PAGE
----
A Real Life Parable – 03.28.2021

[Luke 20]

A few years ago, in Amsterdam, an angry man rushed through a museum until he reached Rembrandt’s famous painting called “Nightwatch.” He took out a knife and slashed it repeatedly before he could be stopped by security. In the same way, a distraught, hostile man slipped into St. Peter’s Cathedral in Rome with a hammer and began to smash Michelangelo’s beautiful sculpture called The Pieta. Two cherished works of art were severely damaged. Now what do the officials do when something like this happens? Throw them out? Forget about them? Absolutely not. Using the best experts in the world, who work with the utmost care and precision, they make every effort to restore the precious treasures. It’s fascinating because today I want to show you that there is a God in heaven who does the exact same thing with the broken pieces of YOUR life.

Today is part four of our sermon series called Overcoming Obstacles and other Extreme Sports. In our journey through Luke we have made it all the way to chapter 20. We are in the endgame now, and when we come back to this series in May, we will actually finish the book of Luke. I have sort of a strange thing to admit this morning. This sermon is better than I am, it’s better than me. What I mean is that this past week I was studying the text and I discovered something incredibly beautiful, and there’s layers and parallels and depth. And when I saw it in the scriptures, it almost made me sad – because I know in the limits of my preaching ability, I’m not going to be able to fully capture what I saw. And so, as we begin, I want you to know what I’m trying to do today is point you to something I found in the scriptures and you won’t be able to fully grab onto it unless you spend some time in those scriptures yourself. I don’t say it every week, but I hope you do it every week – always read the text for yourself. Spend some time with God, and I’ll be praying that he shows you, what he showed me. And I’m just not sure I can fully capture that in my little message for you this morning.

In addition to our sermon series, today is also Palm Sunday, and so I’m going to back up just a little bit to show you the end of chapter 19. Jesus has now arrived at Jerusalem. This the big finale to the show, and he sends his disciples to go grab him a donkey he can ride into the city. So they get the donkey and it says, [read v.35-40]. So it’s like a party, right? People are just losing their minds – cheering and crying out to Jesus. Calling him the king, the one who brings peace and glory. And as with all parties, in the corner you’ve got your grumps. The Pharisees tell him, “tell your people to stop.” And Jesus says, “I tell you, if these were silent, the stones would shout out.” Jesus’ name will be praised. He is glorious and worthy of worship and if we don’t do it – the rocks will cry out. I love that. And that’s a familiar picture. This is classic Palm Sunday. Jesus, donkey, palms, crying out, rocks – that’s the story.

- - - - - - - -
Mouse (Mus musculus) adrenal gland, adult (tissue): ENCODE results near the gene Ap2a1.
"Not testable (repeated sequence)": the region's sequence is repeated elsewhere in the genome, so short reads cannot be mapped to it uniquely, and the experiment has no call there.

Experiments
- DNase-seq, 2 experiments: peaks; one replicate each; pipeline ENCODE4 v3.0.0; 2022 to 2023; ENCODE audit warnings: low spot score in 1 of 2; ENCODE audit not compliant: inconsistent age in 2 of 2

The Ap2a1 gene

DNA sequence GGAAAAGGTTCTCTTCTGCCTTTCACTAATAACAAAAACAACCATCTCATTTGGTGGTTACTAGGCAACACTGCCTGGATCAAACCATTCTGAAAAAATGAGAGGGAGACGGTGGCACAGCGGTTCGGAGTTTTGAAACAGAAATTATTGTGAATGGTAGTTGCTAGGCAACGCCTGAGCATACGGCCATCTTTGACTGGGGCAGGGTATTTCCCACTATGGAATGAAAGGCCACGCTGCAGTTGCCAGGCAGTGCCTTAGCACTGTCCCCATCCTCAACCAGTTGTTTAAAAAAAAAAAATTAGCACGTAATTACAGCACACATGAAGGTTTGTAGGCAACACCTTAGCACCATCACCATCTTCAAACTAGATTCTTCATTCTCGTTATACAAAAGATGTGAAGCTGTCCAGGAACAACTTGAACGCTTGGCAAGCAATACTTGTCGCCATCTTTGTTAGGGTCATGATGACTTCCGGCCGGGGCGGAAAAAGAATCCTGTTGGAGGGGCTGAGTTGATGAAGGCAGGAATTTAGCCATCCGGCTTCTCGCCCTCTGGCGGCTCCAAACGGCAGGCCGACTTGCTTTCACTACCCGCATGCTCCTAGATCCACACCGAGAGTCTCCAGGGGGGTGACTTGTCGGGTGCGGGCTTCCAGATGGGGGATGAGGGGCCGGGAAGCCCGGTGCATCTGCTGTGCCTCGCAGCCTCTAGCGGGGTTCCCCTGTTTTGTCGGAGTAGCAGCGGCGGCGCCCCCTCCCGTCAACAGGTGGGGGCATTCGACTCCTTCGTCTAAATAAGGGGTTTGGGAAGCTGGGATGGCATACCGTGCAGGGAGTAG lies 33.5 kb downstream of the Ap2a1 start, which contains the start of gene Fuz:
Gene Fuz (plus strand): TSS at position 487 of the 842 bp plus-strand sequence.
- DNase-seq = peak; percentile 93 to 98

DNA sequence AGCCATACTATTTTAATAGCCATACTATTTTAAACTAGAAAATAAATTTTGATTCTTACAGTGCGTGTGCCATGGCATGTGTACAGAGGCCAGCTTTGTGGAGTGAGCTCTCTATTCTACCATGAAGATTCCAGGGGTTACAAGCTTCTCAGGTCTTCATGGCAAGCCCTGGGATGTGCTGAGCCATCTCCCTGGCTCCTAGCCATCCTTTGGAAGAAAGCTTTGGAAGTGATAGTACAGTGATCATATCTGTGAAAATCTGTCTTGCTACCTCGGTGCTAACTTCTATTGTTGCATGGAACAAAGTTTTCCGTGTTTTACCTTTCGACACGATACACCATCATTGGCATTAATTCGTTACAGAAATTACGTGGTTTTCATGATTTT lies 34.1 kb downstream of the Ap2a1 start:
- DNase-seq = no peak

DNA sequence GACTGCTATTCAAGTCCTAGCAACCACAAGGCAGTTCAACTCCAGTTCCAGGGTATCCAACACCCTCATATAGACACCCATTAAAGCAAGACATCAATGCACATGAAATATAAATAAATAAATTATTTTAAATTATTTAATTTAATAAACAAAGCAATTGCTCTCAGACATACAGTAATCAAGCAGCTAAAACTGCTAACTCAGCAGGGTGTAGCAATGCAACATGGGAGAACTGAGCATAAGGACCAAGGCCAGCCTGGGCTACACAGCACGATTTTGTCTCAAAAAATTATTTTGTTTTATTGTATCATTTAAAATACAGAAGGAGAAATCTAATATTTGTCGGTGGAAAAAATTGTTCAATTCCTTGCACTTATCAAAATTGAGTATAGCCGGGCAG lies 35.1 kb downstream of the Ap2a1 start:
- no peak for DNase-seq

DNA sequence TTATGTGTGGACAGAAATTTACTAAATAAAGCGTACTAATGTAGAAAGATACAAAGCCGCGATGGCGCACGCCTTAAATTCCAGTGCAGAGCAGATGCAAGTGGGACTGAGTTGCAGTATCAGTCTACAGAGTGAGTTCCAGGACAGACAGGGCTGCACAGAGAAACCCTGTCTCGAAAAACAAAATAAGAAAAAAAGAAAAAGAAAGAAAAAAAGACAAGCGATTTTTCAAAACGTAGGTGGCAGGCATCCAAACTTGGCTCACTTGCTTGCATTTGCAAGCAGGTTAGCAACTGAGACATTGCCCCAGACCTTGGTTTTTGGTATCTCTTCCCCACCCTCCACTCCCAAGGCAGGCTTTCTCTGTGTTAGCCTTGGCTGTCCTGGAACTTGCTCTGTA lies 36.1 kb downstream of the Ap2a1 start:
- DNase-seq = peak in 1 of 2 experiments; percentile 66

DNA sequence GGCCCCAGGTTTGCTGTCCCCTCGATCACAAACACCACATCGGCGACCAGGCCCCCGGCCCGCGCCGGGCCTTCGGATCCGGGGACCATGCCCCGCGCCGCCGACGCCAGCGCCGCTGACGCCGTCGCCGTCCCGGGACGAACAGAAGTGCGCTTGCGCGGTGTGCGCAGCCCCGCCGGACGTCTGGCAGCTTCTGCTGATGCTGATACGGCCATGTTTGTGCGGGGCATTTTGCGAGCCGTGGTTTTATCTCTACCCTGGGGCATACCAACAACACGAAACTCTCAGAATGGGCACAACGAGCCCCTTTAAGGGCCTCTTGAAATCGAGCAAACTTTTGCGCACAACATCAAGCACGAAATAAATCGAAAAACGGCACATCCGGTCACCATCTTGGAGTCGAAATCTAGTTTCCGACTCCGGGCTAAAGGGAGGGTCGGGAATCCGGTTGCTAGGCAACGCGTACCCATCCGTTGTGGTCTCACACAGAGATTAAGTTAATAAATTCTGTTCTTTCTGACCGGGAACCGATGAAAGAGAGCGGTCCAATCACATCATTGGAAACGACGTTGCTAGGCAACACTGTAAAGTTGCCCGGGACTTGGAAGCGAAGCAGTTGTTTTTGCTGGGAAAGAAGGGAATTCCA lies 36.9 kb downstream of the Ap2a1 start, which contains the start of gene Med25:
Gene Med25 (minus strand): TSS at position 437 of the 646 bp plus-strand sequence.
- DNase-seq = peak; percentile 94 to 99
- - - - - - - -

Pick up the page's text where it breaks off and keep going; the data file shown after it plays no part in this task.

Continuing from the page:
But look what comes immediately afterwards. In the book of Luke, there’s no Segway, just jumps right into, [read v.41-42]. Jesus takes a look at the city of Jerusalem, and he breaks down in tears. Wishing they could see what’s in front of them. He says, if you could only recognize the things that make for peace. He’s basically telling Jerusalem, this story is almost over and most of you have missed it. Jesus is the one that makes peace. The presence of Jesus is what makes peace with God, peace in your heart, and peace in your life. I wish you could see the things that make for peace. [read v.43-44]. He predicts destruction, because they didn’t recognize the time of visitation from God. And there’s different levels to it. One the one hand, this is true in our lives. Without Jesus who brings us peace, there is destruction and pain in our lives. We go through a world of hurt without Jesus. But, on the other hand, I don’t know if you know this – but the actual city of Jerusalem gets destroyed just a couple decades after the resurrection. So he could be talking about the peace that Jesus brings to our hearts and our lives, OR he could be putting out a little prophecy about the actual city of Jerusalem. He sees the city, and he weeps. They did not recognize what would bring them peace. They did not recognize the time of visitation from God. They did not recognize Jesus.